chosen by the people of the world is Monogamy, even in
those cultures that still allow Polygyny to occur, most
husbands of the world either cannot afford more than one
wife or otherwise choose only one wife at a time.
The Social Meaning of Marriage
From the state's point of
view, the meaning of marriage is to legitimize children
and track property disposition. Marriage makes
institutional provisions for a preferred method of
producing and nurturing children, with legitimating sexual
activity and living together is a latent (secondary)
function of marriage. From a cultural perspective, marriage is seen as a
permanent commitment and has always been viewed as long term, more or less
permanent. Even though we have divorce as an option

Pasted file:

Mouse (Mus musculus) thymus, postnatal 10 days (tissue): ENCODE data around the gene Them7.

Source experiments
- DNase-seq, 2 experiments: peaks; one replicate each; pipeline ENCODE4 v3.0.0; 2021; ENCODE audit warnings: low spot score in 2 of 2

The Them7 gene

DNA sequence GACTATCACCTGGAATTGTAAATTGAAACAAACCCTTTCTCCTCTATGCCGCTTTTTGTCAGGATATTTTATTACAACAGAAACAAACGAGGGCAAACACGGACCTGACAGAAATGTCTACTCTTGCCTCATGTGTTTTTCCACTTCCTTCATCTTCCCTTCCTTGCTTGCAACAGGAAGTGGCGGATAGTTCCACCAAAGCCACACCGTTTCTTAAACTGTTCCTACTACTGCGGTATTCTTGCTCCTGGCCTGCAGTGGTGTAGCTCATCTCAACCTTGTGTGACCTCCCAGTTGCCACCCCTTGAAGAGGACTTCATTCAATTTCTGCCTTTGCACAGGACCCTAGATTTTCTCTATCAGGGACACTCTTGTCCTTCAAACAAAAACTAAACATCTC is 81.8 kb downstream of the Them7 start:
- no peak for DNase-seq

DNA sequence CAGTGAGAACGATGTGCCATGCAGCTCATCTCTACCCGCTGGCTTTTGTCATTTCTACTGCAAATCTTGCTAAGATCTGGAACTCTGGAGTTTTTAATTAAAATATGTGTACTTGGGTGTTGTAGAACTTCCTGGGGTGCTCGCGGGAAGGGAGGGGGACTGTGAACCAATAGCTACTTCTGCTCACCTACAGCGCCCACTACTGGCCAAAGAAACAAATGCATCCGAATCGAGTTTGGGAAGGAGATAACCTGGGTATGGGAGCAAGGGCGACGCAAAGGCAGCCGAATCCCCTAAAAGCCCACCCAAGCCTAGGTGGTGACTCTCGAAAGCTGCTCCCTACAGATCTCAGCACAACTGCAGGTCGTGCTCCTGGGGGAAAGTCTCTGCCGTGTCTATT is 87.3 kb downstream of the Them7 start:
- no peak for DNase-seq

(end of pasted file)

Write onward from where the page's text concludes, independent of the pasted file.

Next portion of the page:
that is frequently exercised, hardly anyone marries with
the intention of ending the marriage before widowhood. At
the turn of the century, when the divorce rate was very
low, individuals usually married later in life, when the
financial means to fund a family had been more or less
established. Later on in the century, individuals may have
been a little less prepared for marriage - both
emotionally and financially.
In addition to a
permanent status, marriage
also has a spiritual, sacred dimension - marriage as a holy
sacrament. While the state makes no claim to the
religious side of marriage, many in our culture do so - we
empower clergy to perform marriage ceremonies which often
take place in a church, chapel, synagogue or other holy
place. The blessing of God are requested and candles